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January 23, 2006 2:00 am
To see the European premiere of The Late Henry Moss is to be made aware, or to be reminded, that Sam Shepard is on the shortlist of today's foremost playwrights. (And some of us needed reminding, after the thin mess of his recent The God of Hell.) It's so good a play that I'm surprised it hasn't reached us sooner. Its premiere in San Francisco in 2000 starred Sean Penn, Nick Nolte and Woody Harrelson, no less.
Let me not overpraise it - in this English production at least, it occasionally becomes an artificial piece of fictional rhetoric - but it is engrossing: about a patriarch and his sons, about death and dying, about denial and uncertainty, about sibling rivalry, and about identity. In its coverage of family relations, it is directly related to two of Shepard's greatest plays, Buried Child and True West. The death of Henry Moss has brought his sons, Earl and Ray, to his house in New Mexico; but in what circumstances did he die? What memories of him does each of them admit to? Ray, who is hostile to everybody, conducts an inquiry into his father's last actions.The past holds us in suspense, its implications still gathering as the play ends.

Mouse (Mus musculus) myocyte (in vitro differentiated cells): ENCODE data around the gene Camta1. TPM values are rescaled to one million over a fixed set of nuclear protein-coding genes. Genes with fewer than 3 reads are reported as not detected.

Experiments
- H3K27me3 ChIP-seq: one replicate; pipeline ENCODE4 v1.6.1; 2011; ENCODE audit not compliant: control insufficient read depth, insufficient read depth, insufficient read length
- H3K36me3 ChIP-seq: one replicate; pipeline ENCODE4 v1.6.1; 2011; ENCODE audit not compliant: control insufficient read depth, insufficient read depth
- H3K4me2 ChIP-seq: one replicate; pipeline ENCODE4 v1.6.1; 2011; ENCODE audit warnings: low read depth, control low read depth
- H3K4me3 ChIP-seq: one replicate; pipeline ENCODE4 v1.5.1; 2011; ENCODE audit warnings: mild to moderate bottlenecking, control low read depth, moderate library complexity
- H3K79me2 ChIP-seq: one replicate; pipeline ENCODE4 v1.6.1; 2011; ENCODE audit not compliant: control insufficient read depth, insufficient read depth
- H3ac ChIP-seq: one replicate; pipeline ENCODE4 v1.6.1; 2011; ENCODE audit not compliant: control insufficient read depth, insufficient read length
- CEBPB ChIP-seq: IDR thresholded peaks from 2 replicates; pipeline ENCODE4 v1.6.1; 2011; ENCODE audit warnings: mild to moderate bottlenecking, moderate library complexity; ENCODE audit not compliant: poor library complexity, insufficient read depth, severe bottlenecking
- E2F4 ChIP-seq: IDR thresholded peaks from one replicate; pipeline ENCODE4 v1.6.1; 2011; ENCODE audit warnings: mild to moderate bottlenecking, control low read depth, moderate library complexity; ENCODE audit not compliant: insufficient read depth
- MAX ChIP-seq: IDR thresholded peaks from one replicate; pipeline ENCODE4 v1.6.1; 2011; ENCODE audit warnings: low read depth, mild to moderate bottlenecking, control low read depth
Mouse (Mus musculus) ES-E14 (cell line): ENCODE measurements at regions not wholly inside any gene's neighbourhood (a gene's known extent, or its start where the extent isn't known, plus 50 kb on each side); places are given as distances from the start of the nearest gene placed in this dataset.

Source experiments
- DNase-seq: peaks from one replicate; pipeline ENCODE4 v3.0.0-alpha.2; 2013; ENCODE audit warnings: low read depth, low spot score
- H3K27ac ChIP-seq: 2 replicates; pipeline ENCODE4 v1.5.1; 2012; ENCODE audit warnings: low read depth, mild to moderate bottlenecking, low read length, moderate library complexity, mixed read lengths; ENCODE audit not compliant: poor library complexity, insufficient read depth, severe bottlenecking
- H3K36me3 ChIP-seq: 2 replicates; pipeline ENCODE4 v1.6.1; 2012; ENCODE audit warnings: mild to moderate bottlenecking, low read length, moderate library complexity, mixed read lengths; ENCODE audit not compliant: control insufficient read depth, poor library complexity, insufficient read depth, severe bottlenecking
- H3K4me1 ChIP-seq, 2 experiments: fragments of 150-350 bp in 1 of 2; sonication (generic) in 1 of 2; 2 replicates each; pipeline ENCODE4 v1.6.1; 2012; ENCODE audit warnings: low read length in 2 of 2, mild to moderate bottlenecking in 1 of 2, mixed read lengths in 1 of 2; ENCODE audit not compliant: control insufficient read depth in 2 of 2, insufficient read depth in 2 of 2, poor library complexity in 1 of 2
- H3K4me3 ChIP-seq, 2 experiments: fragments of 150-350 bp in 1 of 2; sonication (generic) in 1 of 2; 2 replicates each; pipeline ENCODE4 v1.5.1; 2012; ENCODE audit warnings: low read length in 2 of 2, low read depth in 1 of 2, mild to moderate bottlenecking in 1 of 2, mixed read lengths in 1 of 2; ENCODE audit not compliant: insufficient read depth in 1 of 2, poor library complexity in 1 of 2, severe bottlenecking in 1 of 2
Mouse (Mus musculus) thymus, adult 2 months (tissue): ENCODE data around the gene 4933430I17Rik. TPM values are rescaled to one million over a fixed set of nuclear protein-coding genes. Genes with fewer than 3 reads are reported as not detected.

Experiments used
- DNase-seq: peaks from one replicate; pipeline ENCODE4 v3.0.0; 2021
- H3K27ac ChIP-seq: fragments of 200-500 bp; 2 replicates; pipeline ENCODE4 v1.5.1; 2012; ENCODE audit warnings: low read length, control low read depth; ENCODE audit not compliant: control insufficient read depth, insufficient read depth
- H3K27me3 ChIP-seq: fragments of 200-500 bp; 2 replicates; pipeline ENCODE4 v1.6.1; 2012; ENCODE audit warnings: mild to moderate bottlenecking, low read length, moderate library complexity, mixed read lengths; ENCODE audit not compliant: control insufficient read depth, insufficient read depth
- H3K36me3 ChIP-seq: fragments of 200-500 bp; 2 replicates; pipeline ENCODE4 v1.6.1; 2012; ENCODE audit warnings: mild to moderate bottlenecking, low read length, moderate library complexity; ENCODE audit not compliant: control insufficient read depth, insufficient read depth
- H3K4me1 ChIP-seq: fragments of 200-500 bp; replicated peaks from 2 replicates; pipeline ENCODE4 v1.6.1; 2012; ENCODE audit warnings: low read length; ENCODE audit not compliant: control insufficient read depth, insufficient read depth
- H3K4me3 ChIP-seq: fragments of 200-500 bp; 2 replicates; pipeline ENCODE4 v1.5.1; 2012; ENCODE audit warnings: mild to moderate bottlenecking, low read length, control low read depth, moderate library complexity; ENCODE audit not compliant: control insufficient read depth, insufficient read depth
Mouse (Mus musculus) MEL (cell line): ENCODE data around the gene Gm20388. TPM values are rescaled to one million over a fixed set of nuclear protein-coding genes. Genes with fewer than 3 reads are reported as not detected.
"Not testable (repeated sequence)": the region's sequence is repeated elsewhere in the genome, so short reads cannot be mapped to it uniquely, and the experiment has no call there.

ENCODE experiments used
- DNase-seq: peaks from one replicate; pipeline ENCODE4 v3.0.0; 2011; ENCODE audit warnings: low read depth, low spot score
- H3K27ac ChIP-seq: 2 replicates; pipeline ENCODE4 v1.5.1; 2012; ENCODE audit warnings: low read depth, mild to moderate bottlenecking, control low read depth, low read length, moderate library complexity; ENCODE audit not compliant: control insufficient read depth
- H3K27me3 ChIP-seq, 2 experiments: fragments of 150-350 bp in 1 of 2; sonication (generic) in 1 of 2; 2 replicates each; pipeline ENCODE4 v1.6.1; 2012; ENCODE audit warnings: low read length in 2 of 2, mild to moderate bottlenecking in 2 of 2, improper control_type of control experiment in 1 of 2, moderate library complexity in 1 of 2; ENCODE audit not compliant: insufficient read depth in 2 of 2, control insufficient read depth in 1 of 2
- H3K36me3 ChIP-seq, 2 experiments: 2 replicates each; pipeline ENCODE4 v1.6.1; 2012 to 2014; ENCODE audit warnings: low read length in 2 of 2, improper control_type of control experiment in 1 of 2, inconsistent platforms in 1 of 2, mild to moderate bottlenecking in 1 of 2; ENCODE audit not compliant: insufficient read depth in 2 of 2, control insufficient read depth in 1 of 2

Michael Attenborough's staging is generally strong, and well-paced. As Ray, Andrew Lincoln shows that he is an ever-growing actor: commanding, angry. But he acts here as if slightly too aware of his own accomplishment: his over-refined control (accent, posture, gesture) keeps telling us that this is only fiction. As Earl, Brendan Coyle brings another level of realism to his role: only his American accent reminds you that he is acting at all, and you are held by the perpetual contrasts within him - strong/weak, febrile/steady, hard/soft. The most perfect performances are from Trevor Cooper as the late Henry and Flaminia Cinque as his Conchalla, both of whom burst on to the stage with such intensity that we seem both to know them at once and to be alarmed by whatever they might do next.
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